Now looking through my old figure drawing instruction book I hit a hurdle, I just couldn’t get my head around one particular concept which I guess is fair for a book written in the 40’s. So I checked out youtube and technology came to my aid again, as I found people were using modern software to interpret the area of the book that I was having issues with. I went from not being able to understand a picture and paragraph to watching an
in-depth eight minute video. Amazing.
Now I’m just picking up this hobby again so its too early to share artwork, however, I honestly believe that as technology has improved, it has made the understanding and practice of the traditional arts so much more accessible to a much wider audience. People can now produce artwork, share artwork, access critique and encourage each other all from the same device, how can this possibly be a negative?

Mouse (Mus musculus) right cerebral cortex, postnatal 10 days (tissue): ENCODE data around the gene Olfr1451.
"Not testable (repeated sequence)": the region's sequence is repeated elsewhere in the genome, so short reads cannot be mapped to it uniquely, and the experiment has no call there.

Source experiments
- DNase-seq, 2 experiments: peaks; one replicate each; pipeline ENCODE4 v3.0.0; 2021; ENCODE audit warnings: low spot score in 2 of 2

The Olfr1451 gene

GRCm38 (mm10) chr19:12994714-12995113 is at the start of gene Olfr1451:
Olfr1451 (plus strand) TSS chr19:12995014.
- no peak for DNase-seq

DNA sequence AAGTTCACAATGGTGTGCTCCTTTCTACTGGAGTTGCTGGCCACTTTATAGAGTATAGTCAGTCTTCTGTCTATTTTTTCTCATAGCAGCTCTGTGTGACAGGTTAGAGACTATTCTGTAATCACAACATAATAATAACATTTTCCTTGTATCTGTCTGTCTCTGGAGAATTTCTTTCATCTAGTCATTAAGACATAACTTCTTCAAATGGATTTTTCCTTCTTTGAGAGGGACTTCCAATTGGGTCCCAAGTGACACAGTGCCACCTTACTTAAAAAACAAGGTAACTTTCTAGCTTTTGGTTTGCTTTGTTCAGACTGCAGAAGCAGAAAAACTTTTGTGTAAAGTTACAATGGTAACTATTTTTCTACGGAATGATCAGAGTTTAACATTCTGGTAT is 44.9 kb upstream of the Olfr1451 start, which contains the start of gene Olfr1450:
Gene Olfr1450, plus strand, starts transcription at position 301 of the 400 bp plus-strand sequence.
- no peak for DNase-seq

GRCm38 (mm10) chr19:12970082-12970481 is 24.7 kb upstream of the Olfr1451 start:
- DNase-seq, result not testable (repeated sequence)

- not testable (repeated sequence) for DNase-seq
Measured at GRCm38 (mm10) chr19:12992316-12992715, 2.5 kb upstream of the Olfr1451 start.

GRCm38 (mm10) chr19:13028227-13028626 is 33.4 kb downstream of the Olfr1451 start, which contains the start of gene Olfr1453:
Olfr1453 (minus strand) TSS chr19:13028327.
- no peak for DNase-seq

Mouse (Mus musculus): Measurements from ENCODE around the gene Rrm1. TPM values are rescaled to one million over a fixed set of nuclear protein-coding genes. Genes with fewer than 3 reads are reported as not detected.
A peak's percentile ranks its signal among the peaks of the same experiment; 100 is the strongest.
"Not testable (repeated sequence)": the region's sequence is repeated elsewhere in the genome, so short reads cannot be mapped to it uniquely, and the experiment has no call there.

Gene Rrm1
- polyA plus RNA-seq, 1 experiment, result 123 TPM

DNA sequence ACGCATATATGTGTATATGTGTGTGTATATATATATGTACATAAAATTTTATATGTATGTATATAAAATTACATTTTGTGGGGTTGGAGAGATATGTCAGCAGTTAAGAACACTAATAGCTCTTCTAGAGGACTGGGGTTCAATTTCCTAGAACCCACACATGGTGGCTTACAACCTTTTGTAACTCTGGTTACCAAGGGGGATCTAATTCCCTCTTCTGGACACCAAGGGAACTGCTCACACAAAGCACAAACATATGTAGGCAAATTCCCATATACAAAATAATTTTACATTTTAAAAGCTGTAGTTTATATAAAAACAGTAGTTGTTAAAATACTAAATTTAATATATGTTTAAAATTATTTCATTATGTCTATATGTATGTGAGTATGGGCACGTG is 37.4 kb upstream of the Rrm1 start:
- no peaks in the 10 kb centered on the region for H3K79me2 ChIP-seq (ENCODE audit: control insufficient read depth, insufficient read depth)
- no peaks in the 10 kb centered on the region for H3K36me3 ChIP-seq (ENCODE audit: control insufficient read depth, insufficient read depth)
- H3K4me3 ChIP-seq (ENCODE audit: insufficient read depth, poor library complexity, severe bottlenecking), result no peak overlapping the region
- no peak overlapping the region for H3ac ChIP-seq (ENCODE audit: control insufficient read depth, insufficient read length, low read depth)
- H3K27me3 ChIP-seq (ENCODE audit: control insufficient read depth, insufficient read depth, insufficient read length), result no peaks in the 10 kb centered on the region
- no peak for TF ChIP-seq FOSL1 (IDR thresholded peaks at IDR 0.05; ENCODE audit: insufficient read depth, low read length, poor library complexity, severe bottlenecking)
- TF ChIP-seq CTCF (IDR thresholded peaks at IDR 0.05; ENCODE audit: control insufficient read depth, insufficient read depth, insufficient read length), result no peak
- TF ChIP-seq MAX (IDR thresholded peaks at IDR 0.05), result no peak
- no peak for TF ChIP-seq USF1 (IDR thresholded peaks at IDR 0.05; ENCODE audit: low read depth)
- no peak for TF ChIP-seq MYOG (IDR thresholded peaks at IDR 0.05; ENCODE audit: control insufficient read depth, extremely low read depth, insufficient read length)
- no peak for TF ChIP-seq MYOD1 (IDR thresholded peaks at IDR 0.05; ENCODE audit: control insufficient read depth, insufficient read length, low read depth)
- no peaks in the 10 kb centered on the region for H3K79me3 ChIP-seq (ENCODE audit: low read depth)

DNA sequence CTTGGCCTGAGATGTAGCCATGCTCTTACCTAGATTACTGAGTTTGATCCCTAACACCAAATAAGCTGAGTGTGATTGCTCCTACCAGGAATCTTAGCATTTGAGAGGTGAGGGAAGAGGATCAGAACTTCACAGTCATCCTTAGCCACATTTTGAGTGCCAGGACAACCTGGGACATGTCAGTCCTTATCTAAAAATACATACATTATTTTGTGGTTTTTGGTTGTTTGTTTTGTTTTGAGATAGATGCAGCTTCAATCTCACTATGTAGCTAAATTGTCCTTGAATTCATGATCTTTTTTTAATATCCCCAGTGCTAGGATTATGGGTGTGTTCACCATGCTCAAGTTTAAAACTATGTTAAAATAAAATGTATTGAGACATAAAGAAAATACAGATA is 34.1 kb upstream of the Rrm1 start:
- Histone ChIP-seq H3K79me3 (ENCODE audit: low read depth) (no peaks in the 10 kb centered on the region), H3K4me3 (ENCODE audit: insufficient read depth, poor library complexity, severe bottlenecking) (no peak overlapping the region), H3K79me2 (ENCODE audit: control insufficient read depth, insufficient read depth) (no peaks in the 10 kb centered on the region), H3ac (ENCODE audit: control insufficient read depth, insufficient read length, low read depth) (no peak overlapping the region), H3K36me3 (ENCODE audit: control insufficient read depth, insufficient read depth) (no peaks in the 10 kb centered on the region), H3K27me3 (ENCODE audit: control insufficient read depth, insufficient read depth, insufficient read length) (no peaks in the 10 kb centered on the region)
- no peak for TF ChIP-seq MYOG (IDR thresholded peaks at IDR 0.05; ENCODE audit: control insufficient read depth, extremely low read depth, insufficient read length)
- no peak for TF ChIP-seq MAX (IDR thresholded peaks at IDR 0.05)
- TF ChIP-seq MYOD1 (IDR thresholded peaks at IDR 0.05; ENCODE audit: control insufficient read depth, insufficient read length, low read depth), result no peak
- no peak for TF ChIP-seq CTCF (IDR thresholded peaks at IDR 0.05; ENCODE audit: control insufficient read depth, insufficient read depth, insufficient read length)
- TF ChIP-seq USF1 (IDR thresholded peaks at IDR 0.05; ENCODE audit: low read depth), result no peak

So if this is the future of the art industry, does that mean pencil and paper is dead? I really don’t think so personally. I believe the traditional approach will always hold an appeal, both to the artist and the consumer/collector of art.
People will always draw, whether it be on the walls of caves, on canvasses or digitally. This is the fun with the risk removed, a hyper-accessible vehicle of creative expression, and I believe this has to be a welcome addition to the creative work flow of both the individual and the collective. This is especially important when you consider the role the creative industries currently has both on the countries economy, and in general as an implement for societal growth and innovation.
So sure you can’t hang an iPad on a wall (or rather why would you), but these modern advancements give you the chance to try things, fail at them, try again, improve and maybe even fall in love with them. Who knows, maybe that person that started his journey on an iPad and youtube, will one day move into traditional and subsequently earn a spot in a gallery.